Start Date

18-8-2021 12:30 PM

End Date

18-8-2021 1:30 PM

Subjects

Learning progressions, Growth trajectory, Measurement, Measures, Scores, Achievement tests, Achievement gains, Primary secondary education

Abstract

Using assessment scores to quantify gains and growth trajectories for individuals and groups can provide a valuable lens on learning progress for all students. This paper summarises some commonly observed patterns of progress and illustrates these using data from ACER’s Progressive Achievement Test (PAT) assessments. While growth trajectory measurement requires scores for the same individuals over at least three but preferably more occasions, scores from only two occasions are naturally more readily available. The difference between two successive scores is usually referred to as gain. Some common approaches and pitfalls when interpreting individual student gain data are illustrated. It is concluded that pairs of consecutive scores are best considered as part of a longer-term trajectory of learning progress, and that caveated gain information might at best play a peripheral role until additional scores are available for individuals. This review is part of a larger program of research to inform future reporting developments at ACER.

Place of Publication

Melbourne Australia

Publisher

Australian Council for Educational Research

ISBN

978-1-74286-638-3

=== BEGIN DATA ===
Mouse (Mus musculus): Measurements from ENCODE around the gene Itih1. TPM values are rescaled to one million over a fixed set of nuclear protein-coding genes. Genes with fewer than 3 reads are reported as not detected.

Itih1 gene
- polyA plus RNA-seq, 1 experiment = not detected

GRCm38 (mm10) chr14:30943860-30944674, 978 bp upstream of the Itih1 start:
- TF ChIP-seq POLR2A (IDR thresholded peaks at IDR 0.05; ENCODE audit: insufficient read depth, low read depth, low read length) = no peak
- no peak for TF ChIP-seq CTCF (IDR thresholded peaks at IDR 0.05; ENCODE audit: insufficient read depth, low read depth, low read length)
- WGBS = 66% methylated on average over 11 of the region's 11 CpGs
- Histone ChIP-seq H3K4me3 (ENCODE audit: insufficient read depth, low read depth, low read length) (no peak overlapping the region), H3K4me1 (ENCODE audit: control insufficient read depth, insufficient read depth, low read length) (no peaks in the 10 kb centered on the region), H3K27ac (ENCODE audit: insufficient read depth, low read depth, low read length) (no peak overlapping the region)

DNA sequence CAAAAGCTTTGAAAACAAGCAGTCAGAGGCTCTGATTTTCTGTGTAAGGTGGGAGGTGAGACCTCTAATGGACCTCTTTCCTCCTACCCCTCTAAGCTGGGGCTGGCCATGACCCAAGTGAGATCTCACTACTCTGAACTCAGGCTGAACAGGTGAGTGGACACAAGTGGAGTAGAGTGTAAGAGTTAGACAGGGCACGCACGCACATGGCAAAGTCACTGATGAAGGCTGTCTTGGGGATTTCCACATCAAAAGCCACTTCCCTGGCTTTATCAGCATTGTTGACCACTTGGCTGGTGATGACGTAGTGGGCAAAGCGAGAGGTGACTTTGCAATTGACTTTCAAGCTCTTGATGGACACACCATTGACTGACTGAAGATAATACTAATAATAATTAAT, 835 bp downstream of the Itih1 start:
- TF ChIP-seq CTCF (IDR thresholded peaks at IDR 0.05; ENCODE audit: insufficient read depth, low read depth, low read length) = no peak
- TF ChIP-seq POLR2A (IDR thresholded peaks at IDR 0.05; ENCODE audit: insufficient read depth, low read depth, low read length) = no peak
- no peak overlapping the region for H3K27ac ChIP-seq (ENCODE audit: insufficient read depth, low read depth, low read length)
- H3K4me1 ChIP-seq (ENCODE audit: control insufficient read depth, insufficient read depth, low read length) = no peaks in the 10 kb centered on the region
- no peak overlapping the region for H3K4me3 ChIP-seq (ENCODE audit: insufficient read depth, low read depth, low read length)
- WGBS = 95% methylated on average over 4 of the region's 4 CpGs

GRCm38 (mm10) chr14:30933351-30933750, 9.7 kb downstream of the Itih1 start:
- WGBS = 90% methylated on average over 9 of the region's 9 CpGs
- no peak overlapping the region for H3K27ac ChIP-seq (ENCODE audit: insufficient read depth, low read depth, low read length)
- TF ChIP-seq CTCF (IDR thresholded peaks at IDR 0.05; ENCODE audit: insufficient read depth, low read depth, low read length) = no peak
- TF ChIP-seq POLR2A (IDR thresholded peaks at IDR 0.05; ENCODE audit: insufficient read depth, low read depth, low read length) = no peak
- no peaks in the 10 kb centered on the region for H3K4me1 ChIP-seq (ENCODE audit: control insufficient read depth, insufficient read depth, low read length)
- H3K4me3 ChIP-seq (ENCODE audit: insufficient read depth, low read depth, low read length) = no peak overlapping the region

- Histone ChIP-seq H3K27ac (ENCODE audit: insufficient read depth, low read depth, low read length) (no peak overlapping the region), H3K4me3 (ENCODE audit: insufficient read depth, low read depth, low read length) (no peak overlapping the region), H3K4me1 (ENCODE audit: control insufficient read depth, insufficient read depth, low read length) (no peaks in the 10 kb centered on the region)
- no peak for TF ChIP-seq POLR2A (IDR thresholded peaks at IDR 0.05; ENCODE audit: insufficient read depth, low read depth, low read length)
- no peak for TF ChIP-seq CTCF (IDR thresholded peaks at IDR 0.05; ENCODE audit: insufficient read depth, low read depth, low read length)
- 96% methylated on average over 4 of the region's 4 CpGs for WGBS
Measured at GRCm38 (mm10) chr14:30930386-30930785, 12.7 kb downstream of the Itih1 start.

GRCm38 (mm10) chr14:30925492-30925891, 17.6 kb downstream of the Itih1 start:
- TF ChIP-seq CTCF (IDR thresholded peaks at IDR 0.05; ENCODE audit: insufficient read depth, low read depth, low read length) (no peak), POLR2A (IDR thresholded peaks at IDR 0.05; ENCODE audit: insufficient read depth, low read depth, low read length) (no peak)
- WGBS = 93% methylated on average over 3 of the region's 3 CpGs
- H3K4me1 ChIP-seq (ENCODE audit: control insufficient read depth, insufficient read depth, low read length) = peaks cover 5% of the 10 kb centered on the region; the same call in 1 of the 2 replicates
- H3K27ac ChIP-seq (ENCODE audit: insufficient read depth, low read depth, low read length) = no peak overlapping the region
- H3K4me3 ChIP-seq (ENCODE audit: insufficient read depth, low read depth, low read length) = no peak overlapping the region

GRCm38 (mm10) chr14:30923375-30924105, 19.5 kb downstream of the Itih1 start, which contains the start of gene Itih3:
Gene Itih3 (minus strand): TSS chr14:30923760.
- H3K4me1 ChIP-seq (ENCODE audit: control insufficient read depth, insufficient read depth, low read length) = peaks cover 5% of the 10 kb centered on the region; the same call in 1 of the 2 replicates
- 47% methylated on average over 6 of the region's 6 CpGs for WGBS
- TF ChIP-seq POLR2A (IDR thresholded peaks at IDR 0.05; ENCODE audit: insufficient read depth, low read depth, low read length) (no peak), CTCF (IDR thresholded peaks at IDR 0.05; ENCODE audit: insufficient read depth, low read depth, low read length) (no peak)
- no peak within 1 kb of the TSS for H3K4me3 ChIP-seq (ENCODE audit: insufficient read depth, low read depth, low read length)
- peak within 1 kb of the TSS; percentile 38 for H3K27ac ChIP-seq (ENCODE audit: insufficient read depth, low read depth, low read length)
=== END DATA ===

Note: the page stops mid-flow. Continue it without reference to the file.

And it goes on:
DOI

https://doi.org/10.37517/978-1-74286-638-3_17

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Aug 18th, 12:30 PM Aug 18th, 1:30 PM

Interpreting learning progress using assessment scores: What is there to gain?

Using assessment scores to quantify gains and growth trajectories for individuals and groups can provide a valuable lens on learning progress for all students. This paper summarises some commonly observed patterns of progress and illustrates these using data from ACER’s Progressive Achievement Test (PAT) assessments. While growth trajectory measurement requires scores for the same individuals over at least three but preferably more occasions, scores from only two occasions are naturally more readily available. The difference between two successive scores is usually referred to as gain. Some common approaches and pitfalls when interpreting individual student gain data are illustrated. It is concluded that pairs of consecutive scores are best considered as part of a longer-term trajectory of learning progress, and that caveated gain information might at best play a peripheral role until additional scores are available for individuals. This review is part of a larger program of research to inform future reporting developments at ACER.